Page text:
Happy Friday everyone!
Ok, the title is a bit of a lie, I write my posts minimum the night beforehand, and I don’t even get on the bus until 1:30 today, so: probably not on a bus.
But I might be! I’ll be in Duluth by 4:30 or 5 o’clock today, so depending on how far I got on my posts for the weekend, my updating may be a bit sporadic for the next couple of days.
ANYway, since it is Friday, I have another book review for you!
Clockwise by Elle Strauss
Casey is a typical 16 year old girl. She goes to school, has family drama, crushes on boys, and randomly timejumps to 1861.
Maybe she’s not so normal.
Anyway, on one of her uncontrollable jumps, she accidentally manages to take the object of her crush back with her, and has to deal with him, and the day to day living of a time 140 years before she was even born.
This was another interesting premise for a book. Casey has been timejumping for seven years as the book starts, and has gotten pretty adept at living in those times. She has a stash of clothes, and a family that she stays with every time she goes back, working as a hired hand on their farm. The implications of the concept are fairly well thought out, and the plot twists, while not really a surprise, do hit all the right beats, and make for an entertaining story.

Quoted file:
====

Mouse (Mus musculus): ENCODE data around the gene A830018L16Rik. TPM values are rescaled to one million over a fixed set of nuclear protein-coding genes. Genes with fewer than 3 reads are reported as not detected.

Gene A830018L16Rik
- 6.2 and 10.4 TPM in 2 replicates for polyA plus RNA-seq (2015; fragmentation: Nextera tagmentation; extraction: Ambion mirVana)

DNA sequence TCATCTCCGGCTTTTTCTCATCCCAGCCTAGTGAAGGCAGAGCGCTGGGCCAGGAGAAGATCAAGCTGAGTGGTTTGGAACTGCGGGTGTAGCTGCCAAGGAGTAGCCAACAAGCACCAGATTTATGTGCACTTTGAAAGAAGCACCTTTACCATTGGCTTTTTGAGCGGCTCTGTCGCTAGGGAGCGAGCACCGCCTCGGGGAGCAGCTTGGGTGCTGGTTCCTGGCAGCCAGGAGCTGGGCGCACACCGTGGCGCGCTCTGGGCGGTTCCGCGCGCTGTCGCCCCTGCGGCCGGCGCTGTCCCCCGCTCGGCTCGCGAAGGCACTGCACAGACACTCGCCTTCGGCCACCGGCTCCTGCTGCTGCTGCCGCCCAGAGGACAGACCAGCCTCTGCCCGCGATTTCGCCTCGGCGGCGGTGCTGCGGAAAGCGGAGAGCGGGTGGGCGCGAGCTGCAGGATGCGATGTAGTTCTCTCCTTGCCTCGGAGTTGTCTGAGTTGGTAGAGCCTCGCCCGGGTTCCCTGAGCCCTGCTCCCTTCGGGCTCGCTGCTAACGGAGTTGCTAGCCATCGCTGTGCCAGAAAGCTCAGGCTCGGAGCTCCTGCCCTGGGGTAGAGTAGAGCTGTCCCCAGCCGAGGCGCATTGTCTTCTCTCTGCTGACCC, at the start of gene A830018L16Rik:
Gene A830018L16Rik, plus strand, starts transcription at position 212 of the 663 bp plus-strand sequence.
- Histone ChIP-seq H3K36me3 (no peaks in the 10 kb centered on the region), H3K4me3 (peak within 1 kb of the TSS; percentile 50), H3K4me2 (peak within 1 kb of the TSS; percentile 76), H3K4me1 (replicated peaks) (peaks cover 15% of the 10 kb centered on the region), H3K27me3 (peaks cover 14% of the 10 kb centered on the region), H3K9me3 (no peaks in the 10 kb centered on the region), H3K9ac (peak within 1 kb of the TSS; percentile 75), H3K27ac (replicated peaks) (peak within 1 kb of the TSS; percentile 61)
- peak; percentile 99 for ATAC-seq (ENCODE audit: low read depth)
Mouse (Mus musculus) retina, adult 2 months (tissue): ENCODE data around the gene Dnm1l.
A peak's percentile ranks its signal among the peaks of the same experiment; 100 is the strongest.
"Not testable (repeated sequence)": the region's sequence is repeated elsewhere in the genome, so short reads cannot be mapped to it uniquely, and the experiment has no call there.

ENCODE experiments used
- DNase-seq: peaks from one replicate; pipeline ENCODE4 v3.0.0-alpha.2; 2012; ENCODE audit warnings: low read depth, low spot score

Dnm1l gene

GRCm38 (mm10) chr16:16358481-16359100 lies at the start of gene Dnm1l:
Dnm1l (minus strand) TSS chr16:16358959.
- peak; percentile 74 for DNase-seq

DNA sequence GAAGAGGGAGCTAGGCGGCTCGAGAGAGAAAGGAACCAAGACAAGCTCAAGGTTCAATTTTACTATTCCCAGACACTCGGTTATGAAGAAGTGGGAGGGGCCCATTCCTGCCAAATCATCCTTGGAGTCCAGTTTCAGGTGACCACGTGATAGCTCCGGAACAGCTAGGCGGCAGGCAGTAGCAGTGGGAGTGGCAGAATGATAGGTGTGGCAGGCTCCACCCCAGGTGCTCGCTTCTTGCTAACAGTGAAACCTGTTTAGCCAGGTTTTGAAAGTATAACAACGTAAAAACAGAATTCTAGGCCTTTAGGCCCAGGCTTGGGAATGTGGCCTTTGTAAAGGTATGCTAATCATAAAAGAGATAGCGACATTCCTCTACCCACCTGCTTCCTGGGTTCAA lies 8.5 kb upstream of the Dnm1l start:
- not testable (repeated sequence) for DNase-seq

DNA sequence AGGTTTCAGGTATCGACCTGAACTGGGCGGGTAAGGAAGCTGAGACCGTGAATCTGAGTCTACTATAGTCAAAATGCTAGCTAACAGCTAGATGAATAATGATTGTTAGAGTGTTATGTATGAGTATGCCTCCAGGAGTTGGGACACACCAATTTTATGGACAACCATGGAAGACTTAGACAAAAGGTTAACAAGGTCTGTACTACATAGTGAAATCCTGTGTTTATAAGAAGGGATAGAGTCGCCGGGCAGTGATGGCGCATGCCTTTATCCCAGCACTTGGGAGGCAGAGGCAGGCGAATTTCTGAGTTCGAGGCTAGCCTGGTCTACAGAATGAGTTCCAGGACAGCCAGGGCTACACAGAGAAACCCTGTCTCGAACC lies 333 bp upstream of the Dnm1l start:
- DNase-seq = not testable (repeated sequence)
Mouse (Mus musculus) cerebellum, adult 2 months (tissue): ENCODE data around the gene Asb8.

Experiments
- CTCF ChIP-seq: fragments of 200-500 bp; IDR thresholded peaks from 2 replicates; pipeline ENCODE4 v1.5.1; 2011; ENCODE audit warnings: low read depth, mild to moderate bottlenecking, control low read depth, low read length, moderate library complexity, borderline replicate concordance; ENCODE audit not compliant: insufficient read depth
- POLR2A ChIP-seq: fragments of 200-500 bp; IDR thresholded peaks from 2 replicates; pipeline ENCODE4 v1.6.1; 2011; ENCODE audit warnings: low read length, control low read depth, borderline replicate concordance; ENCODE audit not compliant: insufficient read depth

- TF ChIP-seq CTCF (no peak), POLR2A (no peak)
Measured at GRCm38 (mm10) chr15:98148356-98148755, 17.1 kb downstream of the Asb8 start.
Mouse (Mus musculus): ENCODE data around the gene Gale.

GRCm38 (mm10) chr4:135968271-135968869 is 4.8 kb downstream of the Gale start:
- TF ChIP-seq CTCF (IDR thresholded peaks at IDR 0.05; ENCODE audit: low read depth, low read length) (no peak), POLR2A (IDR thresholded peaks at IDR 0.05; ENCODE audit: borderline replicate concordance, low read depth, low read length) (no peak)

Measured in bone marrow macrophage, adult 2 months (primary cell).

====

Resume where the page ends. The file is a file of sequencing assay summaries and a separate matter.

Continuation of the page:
The biggest issue I had with this book was how the denizens of the 1860’s were written. I understand that if a story is going to be interesting, you need to have characters that aren’t just normal people, going about their lives, but really, book? To have every character in the 1860’s be progressive-minded, except for the main antagonist and his lackey? You don’t need to shoehorn in every hot-button political issue of the day, especially when the period dialogue isn’t as strong as it needed to be to carry it off.
But that is really a minor qualm I had, and it didn’t detract too much from my enjoyment of the book, even if I did roll my eyes a couple of times at the “oh, look at me, I’m so smart and ahead of my time” speechifying.
All in all, this was a decent book, and I would recommend checking it out!
4/5 punctured footballs